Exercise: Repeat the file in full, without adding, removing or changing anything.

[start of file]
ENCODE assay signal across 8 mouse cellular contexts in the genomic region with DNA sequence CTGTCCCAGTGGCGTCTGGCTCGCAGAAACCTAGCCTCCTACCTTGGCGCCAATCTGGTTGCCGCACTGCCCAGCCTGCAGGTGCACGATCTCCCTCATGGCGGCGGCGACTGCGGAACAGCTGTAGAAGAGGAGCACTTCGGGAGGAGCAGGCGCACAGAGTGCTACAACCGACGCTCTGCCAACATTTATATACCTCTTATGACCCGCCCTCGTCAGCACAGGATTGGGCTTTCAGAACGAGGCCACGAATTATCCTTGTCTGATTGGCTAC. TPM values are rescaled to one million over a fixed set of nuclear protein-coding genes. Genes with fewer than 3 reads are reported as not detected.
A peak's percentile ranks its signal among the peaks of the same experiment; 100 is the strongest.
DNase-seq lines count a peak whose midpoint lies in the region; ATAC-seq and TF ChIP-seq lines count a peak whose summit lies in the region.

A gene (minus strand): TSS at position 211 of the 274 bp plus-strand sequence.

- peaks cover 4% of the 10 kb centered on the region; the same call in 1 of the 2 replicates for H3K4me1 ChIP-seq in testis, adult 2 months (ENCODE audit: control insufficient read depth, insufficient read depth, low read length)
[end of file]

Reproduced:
ENCODE assay signal across 8 mouse cellular contexts in the genomic region with DNA sequence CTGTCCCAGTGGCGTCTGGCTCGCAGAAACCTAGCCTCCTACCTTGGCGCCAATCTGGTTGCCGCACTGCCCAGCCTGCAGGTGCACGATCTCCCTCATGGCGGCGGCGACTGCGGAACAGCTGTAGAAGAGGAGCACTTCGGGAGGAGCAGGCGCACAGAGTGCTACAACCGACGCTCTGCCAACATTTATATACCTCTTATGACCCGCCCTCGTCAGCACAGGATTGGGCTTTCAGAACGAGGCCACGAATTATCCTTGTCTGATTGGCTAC. TPM values are rescaled to one million over a fixed set of nuclear protein-coding genes. Genes with fewer than 3 reads are reported as not detected.
A peak's percentile ranks its signal among the peaks of the same experiment; 100 is the strongest.
DNase-seq lines count a peak whose midpoint lies in the region; ATAC-seq and TF ChIP-seq lines count a peak whose summit lies in the region.

A gene (minus strand): TSS at position 211 of the 274 bp plus-strand sequence.

- peaks cover 4% of the 10 kb centered on the region; the same call in 1 of the 2 replicates for H3K4me1 ChIP-seq in testis, adult 2 months (ENCODE audit: control insufficient read depth, insufficient read depth, low read length)